I'd started and stopped reading this book three or four times over the last five years. It wasn't the fault of the book, of which I've always enjoyedI'd started and stopped reading this book three or four times over the last five years. It wasn't the fault of the book, of which I've always enjoyed the first 60 or so pages I read each time, but rather Civilization going on sale or a new volume of something arriving on my library hold drawing my attention.
Trapped inside by horrible Wisconsin winter weather for the first few weekends of the new year, I finally managed to dig into new territory and by about page 100 I became hooked. At first I thought the book would be the methadone for my Game of Thrones addiction, and in many ways it is very similar. Tons of political intrigue at its core with low fantasy weirdness lingering at the fringes of the story, but it is the thoughtful world-building that ultimately differentiated itself from its more prevalent, equivalent series. Specifically, the Wit and the Skill really drew me to follow Fitz on his journey. It is a magic system like none other I've encountered in genre fiction.
There were two problems I had with the book, but neither was so great that they will keep me from reading the next in the series. Fitz spends much of the book as a lens for the reader rather than a character. I enjoyed the world building so much that it carried me through to when Fitz finally gets some agency, but for those in need of a stronger or more immediate link to a protagonist this might be a turn-off. Once his personality and goals become more defined, the book seems to start pushing him toward becoming a Chosen One akin to Harry Potter or Luke Skywalker. He and his allies become more broadly good and his enemies become more broadly evil. Granted, this is a series of fantasy novels, so some of this is to be expected. However, the author's handle on the grey morality and complicated ethics of court politics is so deft most of the time that when the story begins following a more generic hero's journey I can't help but fidget in my chair a bit.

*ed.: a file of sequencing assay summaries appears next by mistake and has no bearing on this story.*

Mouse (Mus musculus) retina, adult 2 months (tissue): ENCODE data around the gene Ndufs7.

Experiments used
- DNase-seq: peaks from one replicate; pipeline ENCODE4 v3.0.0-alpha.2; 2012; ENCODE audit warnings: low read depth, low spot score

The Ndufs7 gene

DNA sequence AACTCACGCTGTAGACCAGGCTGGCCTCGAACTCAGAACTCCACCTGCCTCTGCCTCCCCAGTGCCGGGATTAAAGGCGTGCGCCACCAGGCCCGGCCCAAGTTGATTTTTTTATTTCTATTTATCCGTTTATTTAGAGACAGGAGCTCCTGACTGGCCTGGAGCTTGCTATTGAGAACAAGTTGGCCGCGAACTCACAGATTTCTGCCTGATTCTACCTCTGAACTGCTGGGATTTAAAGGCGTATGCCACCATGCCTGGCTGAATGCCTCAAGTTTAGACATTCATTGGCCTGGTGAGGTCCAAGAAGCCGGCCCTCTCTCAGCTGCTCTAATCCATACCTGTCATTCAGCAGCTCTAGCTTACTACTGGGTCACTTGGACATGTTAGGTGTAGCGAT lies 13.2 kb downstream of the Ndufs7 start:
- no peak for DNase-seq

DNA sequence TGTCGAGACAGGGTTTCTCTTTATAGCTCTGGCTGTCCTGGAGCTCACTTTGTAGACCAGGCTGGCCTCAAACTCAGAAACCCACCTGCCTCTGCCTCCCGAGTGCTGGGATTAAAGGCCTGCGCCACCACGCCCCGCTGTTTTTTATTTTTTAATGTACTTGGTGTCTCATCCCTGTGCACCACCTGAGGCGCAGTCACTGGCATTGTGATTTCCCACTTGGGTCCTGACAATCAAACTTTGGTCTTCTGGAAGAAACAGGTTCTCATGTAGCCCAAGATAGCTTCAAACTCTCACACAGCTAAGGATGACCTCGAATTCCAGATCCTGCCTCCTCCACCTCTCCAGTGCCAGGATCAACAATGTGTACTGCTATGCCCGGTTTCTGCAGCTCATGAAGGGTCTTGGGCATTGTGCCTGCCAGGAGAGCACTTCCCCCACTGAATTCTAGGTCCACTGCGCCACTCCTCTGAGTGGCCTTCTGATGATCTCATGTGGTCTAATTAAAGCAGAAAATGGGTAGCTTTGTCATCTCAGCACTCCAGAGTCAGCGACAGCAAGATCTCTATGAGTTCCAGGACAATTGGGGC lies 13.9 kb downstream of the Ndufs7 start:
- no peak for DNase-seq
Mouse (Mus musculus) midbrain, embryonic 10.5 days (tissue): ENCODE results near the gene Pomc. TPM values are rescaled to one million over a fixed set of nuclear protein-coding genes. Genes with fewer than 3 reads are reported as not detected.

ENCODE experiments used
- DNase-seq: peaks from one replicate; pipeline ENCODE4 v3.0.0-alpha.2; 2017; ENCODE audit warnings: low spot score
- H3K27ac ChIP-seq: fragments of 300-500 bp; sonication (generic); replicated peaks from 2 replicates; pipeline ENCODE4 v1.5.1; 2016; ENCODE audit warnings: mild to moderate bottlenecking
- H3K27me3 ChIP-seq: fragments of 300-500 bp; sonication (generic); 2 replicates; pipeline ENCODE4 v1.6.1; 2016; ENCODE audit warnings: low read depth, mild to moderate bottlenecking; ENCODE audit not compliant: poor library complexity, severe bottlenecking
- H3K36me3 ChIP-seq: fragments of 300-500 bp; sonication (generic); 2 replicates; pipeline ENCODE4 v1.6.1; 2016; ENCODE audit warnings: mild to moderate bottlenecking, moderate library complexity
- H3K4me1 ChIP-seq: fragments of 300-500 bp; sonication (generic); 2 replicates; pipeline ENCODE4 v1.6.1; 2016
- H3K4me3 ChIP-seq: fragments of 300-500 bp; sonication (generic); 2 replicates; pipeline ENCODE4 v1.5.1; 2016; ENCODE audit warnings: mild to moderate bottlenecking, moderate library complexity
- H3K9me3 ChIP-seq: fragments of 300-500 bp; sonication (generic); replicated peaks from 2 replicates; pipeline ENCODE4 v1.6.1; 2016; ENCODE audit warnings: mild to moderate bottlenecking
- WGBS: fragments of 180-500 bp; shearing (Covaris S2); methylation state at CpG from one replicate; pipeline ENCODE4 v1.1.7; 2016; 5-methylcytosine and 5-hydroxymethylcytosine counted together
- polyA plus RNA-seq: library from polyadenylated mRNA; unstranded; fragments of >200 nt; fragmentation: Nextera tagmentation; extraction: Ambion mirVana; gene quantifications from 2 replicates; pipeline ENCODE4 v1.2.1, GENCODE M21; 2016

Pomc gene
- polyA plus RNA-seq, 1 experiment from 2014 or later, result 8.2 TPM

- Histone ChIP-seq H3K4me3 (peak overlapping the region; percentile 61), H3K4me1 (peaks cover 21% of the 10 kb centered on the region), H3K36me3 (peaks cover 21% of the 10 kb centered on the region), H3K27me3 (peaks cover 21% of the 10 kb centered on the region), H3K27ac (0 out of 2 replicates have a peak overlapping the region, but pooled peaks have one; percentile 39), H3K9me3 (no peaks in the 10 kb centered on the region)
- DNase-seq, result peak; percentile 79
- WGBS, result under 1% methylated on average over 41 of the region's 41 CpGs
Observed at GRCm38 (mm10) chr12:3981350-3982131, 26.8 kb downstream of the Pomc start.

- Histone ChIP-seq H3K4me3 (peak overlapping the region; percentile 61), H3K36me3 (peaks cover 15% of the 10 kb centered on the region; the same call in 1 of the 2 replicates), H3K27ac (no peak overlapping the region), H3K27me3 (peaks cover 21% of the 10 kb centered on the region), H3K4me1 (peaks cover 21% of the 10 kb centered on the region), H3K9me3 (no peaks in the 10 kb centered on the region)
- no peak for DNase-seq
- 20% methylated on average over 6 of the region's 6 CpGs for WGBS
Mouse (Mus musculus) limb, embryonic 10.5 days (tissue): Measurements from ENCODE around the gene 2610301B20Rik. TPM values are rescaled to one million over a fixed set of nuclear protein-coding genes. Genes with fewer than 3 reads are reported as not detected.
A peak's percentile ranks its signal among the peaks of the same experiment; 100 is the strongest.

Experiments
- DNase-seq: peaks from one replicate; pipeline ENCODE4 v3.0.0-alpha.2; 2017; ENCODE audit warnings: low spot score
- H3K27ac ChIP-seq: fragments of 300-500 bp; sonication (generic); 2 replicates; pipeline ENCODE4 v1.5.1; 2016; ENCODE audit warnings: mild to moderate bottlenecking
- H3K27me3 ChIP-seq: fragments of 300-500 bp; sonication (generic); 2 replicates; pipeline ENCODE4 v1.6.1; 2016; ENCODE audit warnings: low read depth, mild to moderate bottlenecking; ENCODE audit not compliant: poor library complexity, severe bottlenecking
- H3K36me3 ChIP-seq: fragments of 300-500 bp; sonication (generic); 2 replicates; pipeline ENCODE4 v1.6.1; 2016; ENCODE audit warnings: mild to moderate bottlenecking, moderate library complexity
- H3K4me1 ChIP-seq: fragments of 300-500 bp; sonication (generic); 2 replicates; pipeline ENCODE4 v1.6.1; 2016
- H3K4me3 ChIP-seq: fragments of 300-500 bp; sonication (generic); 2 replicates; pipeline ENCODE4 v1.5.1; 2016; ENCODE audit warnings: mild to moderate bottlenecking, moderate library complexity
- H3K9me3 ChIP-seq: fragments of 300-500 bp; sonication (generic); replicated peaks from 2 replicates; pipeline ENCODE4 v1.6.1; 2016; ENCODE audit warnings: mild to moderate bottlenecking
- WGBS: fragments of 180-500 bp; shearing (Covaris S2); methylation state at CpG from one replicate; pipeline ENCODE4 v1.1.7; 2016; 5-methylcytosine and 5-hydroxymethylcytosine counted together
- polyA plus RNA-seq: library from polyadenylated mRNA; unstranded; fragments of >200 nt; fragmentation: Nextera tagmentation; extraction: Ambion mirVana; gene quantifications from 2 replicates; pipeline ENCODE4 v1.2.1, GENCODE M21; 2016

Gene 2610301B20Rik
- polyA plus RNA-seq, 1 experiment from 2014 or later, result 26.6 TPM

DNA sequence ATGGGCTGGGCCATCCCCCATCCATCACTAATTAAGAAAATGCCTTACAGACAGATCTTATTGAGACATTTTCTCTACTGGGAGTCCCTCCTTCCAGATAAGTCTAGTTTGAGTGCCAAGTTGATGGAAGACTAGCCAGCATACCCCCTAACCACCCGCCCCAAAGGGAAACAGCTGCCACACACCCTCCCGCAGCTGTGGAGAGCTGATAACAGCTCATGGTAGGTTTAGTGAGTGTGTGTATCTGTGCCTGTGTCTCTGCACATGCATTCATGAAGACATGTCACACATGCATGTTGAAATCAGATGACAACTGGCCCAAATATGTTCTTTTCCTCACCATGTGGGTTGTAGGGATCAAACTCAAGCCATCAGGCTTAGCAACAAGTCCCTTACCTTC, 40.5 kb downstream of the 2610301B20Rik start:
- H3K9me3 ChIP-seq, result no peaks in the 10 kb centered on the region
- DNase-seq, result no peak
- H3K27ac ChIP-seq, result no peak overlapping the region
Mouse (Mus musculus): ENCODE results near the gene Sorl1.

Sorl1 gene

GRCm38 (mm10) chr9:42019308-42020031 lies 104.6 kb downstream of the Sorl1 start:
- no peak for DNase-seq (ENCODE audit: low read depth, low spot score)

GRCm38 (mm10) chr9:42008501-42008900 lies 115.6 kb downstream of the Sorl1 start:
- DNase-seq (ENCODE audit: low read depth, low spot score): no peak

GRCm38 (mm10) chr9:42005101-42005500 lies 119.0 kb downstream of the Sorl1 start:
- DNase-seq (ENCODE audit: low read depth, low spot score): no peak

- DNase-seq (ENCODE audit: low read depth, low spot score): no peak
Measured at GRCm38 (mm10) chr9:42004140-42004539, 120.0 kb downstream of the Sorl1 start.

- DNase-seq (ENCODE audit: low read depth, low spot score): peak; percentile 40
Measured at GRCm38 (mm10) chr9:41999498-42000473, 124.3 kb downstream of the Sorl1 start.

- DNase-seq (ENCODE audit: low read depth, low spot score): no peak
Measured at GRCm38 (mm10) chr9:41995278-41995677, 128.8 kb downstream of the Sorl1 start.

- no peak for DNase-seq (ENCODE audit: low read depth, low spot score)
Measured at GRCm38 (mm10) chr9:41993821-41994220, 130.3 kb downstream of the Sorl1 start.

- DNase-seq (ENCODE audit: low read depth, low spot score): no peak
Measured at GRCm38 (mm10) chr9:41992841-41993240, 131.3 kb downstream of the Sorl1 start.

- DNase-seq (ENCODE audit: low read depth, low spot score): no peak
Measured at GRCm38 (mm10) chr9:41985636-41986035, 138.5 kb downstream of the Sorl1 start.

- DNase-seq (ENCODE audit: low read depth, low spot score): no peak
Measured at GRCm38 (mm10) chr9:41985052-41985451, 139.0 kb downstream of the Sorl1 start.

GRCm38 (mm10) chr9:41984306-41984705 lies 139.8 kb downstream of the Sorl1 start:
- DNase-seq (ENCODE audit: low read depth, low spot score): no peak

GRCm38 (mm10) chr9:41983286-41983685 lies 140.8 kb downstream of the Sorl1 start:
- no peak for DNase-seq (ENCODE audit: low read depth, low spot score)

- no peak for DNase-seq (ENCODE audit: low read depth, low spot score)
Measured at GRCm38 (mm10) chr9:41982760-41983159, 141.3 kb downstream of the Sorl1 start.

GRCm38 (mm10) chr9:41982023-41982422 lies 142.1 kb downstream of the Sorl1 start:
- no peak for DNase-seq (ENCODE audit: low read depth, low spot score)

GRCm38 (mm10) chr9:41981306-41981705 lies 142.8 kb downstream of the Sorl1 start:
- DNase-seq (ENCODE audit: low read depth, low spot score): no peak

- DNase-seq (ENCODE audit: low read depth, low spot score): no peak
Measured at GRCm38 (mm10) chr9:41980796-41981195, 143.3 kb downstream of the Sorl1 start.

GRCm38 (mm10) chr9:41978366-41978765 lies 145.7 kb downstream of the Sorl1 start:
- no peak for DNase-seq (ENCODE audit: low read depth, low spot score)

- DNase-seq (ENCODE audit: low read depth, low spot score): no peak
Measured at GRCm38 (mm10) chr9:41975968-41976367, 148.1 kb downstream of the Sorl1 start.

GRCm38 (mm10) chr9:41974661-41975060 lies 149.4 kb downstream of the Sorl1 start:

That said, I intend to read at least the full Farseer Trilogy based on the interesting world Robin Hobb has created and the endless complicated quandaries Fitz and his allies find themselves navigating. If you like Game of Thrones and its ilk, but tire of feast descriptions and less-than-coherent world-building, I wholeheartedly recommend Assassin's Apprentice....more